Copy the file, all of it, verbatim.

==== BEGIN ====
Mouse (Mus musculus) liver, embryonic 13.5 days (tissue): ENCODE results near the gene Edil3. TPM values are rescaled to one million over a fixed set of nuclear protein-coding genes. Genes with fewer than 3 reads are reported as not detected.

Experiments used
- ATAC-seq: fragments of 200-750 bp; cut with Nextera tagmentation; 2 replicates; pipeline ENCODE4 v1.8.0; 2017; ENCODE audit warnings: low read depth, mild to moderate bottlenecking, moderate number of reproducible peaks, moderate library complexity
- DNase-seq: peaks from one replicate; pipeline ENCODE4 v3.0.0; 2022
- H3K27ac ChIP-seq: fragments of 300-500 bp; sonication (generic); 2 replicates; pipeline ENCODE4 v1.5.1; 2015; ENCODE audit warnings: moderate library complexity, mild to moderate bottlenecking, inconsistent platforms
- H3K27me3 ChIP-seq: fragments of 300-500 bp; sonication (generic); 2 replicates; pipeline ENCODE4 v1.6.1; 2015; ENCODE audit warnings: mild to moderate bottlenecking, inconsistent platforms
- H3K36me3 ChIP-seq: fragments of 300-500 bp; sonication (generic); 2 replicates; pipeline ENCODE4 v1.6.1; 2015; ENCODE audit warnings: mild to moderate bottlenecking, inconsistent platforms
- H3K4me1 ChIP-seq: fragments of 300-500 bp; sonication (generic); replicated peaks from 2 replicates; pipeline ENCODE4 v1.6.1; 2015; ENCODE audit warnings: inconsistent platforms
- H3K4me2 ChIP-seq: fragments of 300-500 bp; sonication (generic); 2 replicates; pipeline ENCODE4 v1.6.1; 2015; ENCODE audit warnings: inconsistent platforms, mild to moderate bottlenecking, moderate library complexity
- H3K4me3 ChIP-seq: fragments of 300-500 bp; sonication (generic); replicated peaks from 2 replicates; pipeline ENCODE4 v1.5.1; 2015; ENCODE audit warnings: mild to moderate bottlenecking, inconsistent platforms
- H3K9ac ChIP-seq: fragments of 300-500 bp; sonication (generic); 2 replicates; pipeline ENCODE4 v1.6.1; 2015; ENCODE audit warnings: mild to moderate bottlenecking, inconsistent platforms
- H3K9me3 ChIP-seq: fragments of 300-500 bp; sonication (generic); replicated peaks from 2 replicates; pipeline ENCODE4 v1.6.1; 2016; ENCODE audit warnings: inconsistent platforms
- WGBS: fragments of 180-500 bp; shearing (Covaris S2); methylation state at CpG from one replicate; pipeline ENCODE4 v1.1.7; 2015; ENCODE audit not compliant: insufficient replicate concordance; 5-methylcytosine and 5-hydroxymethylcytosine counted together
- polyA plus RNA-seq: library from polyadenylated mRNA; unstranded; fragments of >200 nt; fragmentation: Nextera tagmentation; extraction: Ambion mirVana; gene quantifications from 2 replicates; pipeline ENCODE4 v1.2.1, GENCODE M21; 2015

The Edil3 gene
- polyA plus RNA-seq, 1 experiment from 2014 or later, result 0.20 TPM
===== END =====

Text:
Mouse (Mus musculus) liver, embryonic 13.5 days (tissue): ENCODE results near the gene Edil3. TPM values are rescaled to one million over a fixed set of nuclear protein-coding genes. Genes with fewer than 3 reads are reported as not detected.

Experiments used
- ATAC-seq: fragments of 200-750 bp; cut with Nextera tagmentation; 2 replicates; pipeline ENCODE4 v1.8.0; 2017; ENCODE audit warnings: low read depth, mild to moderate bottlenecking, moderate number of reproducible peaks, moderate library complexity
- DNase-seq: peaks from one replicate; pipeline ENCODE4 v3.0.0; 2022
- H3K27ac ChIP-seq: fragments of 300-500 bp; sonication (generic); 2 replicates; pipeline ENCODE4 v1.5.1; 2015; ENCODE audit warnings: moderate library complexity, mild to moderate bottlenecking, inconsistent platforms
- H3K27me3 ChIP-seq: fragments of 300-500 bp; sonication (generic); 2 replicates; pipeline ENCODE4 v1.6.1; 2015; ENCODE audit warnings: mild to moderate bottlenecking, inconsistent platforms
- H3K36me3 ChIP-seq: fragments of 300-500 bp; sonication (generic); 2 replicates; pipeline ENCODE4 v1.6.1; 2015; ENCODE audit warnings: mild to moderate bottlenecking, inconsistent platforms
- H3K4me1 ChIP-seq: fragments of 300-500 bp; sonication (generic); replicated peaks from 2 replicates; pipeline ENCODE4 v1.6.1; 2015; ENCODE audit warnings: inconsistent platforms
- H3K4me2 ChIP-seq: fragments of 300-500 bp; sonication (generic); 2 replicates; pipeline ENCODE4 v1.6.1; 2015; ENCODE audit warnings: inconsistent platforms, mild to moderate bottlenecking, moderate library complexity
- H3K4me3 ChIP-seq: fragments of 300-500 bp; sonication (generic); replicated peaks from 2 replicates; pipeline ENCODE4 v1.5.1; 2015; ENCODE audit warnings: mild to moderate bottlenecking, inconsistent platforms
- H3K9ac ChIP-seq: fragments of 300-500 bp; sonication (generic); 2 replicates; pipeline ENCODE4 v1.6.1; 2015; ENCODE audit warnings: mild to moderate bottlenecking, inconsistent platforms
- H3K9me3 ChIP-seq: fragments of 300-500 bp; sonication (generic); replicated peaks from 2 replicates; pipeline ENCODE4 v1.6.1; 2016; ENCODE audit warnings: inconsistent platforms
- WGBS: fragments of 180-500 bp; shearing (Covaris S2); methylation state at CpG from one replicate; pipeline ENCODE4 v1.1.7; 2015; ENCODE audit not compliant: insufficient replicate concordance; 5-methylcytosine and 5-hydroxymethylcytosine counted together
- polyA plus RNA-seq: library from polyadenylated mRNA; unstranded; fragments of >200 nt; fragmentation: Nextera tagmentation; extraction: Ambion mirVana; gene quantifications from 2 replicates; pipeline ENCODE4 v1.2.1, GENCODE M21; 2015

The Edil3 gene
- polyA plus RNA-seq, 1 experiment from 2014 or later, result 0.20 TPM